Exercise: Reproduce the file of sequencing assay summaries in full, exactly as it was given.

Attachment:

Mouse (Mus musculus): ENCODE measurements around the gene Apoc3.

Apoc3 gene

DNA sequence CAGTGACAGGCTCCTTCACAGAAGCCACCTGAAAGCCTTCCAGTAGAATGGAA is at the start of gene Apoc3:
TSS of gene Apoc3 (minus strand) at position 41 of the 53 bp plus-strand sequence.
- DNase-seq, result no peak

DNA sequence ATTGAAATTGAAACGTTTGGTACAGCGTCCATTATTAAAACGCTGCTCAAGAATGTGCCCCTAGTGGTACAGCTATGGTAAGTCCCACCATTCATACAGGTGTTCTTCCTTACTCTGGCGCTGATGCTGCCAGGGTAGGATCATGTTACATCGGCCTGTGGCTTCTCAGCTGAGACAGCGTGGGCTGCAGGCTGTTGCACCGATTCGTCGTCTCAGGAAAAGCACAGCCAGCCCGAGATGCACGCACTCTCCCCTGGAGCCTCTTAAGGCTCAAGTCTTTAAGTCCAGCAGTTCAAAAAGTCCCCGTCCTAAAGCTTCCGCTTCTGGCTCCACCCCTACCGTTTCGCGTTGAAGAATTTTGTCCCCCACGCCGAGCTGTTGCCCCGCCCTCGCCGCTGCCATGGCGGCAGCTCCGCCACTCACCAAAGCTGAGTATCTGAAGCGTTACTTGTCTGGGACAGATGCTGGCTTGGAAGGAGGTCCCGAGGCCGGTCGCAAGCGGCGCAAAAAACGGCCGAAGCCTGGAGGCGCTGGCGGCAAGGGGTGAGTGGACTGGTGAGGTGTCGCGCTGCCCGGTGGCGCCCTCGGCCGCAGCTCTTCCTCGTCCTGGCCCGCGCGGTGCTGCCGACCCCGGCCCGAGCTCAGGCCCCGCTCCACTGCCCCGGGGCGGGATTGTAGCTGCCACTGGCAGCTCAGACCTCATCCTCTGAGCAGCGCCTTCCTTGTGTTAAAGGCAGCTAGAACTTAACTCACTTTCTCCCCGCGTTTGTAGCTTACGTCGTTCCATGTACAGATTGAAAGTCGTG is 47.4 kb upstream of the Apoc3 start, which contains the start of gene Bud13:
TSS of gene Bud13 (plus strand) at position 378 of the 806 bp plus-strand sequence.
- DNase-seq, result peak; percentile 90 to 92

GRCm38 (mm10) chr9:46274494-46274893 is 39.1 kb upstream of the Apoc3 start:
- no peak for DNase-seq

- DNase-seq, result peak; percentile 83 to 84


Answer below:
Mouse (Mus musculus): ENCODE measurements around the gene Apoc3.

Apoc3 gene

DNA sequence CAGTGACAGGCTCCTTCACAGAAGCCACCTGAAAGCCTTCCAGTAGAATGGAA is at the start of gene Apoc3:
TSS of gene Apoc3 (minus strand) at position 41 of the 53 bp plus-strand sequence.
- DNase-seq, result no peak

DNA sequence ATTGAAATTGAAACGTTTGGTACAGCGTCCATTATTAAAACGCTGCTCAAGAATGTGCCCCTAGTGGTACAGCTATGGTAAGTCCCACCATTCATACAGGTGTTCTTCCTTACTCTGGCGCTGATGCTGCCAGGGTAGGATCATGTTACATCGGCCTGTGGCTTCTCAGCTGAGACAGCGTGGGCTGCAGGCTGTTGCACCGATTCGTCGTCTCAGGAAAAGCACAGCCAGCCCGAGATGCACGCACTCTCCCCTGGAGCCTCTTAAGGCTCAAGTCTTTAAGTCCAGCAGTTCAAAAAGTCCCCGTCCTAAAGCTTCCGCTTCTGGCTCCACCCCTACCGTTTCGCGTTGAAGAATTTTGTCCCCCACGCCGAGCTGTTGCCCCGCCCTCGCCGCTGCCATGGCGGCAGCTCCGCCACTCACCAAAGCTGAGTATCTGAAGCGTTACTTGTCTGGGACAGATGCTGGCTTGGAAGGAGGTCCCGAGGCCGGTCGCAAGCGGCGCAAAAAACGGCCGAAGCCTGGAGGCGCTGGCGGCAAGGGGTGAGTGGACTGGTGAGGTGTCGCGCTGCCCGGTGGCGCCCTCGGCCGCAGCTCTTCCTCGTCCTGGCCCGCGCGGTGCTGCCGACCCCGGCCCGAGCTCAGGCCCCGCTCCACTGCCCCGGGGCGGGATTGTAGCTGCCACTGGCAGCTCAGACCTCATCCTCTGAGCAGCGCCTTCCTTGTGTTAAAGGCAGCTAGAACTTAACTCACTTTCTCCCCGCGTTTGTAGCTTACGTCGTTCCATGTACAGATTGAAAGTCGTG is 47.4 kb upstream of the Apoc3 start, which contains the start of gene Bud13:
TSS of gene Bud13 (plus strand) at position 378 of the 806 bp plus-strand sequence.
- DNase-seq, result peak; percentile 90 to 92

GRCm38 (mm10) chr9:46274494-46274893 is 39.1 kb upstream of the Apoc3 start:
- no peak for DNase-seq

- DNase-seq, result peak; percentile 83 to 84